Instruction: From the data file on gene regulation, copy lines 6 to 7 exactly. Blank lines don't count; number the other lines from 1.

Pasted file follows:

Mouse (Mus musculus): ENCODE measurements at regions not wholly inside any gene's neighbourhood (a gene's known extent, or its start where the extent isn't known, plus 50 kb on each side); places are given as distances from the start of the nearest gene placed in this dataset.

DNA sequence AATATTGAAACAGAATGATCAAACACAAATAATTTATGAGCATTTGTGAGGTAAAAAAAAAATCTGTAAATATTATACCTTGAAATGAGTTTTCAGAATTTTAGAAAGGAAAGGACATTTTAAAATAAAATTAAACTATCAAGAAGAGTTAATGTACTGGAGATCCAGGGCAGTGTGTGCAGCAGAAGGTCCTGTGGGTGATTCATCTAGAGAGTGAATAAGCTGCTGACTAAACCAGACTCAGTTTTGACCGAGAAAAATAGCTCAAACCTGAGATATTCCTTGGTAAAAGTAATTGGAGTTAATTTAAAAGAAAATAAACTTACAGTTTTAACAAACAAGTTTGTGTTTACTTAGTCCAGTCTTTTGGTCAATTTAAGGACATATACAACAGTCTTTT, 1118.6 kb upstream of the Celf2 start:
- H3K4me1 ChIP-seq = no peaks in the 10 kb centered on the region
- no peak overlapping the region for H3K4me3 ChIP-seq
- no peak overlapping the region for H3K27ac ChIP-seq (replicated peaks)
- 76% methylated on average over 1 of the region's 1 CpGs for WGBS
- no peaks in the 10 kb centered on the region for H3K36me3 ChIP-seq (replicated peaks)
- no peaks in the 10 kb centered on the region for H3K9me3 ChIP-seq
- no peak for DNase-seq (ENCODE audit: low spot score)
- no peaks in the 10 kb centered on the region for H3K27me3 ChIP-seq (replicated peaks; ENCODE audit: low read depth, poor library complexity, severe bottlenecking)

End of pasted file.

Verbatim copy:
- 76% methylated on average over 1 of the region's 1 CpGs for WGBS
- no peaks in the 10 kb centered on the region for H3K36me3 ChIP-seq (replicated peaks)